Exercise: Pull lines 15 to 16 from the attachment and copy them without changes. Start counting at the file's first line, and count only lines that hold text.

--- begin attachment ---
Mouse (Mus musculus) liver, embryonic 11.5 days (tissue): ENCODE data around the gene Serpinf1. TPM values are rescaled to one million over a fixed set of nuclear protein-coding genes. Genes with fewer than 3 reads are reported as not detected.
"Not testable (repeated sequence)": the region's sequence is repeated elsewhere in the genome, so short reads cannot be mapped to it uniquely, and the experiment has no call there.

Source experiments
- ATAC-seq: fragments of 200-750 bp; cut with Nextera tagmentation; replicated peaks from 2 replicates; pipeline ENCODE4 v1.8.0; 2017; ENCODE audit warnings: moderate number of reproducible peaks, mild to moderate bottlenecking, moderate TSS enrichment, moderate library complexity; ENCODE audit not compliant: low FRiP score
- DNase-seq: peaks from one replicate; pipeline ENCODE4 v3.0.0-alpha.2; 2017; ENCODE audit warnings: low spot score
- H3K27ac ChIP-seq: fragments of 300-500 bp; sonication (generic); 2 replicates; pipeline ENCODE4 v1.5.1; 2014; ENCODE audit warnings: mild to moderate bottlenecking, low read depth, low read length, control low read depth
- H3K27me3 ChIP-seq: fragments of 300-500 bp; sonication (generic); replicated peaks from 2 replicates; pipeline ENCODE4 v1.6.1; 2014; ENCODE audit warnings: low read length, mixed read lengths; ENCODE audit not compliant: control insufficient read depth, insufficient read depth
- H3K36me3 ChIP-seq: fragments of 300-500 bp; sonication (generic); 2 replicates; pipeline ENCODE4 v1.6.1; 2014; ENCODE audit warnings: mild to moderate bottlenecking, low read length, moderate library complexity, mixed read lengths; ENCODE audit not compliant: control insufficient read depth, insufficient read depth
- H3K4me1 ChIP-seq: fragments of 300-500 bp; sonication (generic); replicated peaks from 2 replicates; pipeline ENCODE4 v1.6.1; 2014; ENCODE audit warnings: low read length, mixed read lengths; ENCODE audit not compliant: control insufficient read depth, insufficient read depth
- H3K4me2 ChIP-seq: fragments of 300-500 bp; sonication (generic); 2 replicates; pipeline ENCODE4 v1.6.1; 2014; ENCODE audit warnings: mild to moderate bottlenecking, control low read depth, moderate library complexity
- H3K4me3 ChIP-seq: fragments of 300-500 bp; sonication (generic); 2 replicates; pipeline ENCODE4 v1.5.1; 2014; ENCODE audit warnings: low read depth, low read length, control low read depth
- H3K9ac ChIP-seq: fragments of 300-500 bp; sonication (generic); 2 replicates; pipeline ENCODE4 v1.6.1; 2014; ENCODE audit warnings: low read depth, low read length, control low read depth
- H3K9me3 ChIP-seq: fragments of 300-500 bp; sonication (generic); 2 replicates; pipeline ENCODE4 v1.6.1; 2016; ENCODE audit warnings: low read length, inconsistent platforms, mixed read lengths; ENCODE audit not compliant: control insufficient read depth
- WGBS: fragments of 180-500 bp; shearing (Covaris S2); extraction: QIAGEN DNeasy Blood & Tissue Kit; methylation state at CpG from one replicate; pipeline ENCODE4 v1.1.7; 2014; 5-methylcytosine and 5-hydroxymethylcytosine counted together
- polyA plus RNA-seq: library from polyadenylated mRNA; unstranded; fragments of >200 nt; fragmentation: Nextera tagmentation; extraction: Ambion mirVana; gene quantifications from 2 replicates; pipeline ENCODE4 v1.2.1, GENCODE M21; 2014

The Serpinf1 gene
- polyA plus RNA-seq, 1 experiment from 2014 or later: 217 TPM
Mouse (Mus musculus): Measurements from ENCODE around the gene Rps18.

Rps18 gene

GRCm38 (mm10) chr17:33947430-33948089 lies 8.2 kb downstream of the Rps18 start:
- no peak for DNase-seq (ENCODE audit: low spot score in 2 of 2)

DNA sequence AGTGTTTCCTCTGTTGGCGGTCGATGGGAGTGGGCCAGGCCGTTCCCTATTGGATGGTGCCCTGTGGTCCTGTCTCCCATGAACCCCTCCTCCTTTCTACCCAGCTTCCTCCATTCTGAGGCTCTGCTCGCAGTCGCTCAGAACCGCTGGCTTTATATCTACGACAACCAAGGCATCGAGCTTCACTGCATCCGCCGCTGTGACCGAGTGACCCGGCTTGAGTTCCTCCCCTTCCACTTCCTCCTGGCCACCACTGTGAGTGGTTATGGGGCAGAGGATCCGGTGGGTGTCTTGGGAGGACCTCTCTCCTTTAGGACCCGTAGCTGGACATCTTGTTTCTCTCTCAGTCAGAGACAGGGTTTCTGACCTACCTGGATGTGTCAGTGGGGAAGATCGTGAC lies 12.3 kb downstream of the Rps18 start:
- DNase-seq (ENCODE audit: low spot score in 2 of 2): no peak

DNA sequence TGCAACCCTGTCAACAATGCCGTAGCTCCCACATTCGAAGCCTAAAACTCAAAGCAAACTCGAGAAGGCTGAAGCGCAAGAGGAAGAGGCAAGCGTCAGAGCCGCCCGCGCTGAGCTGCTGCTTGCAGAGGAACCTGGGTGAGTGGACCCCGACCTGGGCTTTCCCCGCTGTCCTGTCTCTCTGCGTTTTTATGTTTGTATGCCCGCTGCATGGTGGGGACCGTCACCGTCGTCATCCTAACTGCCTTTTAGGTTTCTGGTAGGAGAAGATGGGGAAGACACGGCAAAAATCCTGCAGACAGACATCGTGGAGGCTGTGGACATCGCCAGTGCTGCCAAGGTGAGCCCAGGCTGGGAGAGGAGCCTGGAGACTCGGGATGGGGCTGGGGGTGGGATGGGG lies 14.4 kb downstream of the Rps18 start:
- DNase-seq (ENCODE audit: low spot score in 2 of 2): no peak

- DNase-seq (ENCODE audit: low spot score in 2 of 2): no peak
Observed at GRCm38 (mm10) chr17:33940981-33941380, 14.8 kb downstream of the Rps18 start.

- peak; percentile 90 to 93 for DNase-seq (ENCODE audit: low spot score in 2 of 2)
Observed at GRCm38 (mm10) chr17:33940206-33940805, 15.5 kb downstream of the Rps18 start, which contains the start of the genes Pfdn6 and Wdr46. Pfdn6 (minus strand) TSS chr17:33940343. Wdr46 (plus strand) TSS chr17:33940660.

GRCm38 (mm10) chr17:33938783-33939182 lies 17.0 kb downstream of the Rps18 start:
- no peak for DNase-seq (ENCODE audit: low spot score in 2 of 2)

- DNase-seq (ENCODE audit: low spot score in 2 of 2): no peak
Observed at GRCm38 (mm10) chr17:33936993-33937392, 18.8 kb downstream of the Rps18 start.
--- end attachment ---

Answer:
- polyA plus RNA-seq: library from polyadenylated mRNA; unstranded; fragments of >200 nt; fragmentation: Nextera tagmentation; extraction: Ambion mirVana; gene quantifications from 2 replicates; pipeline ENCODE4 v1.2.1, GENCODE M21; 2014

The Serpinf1 gene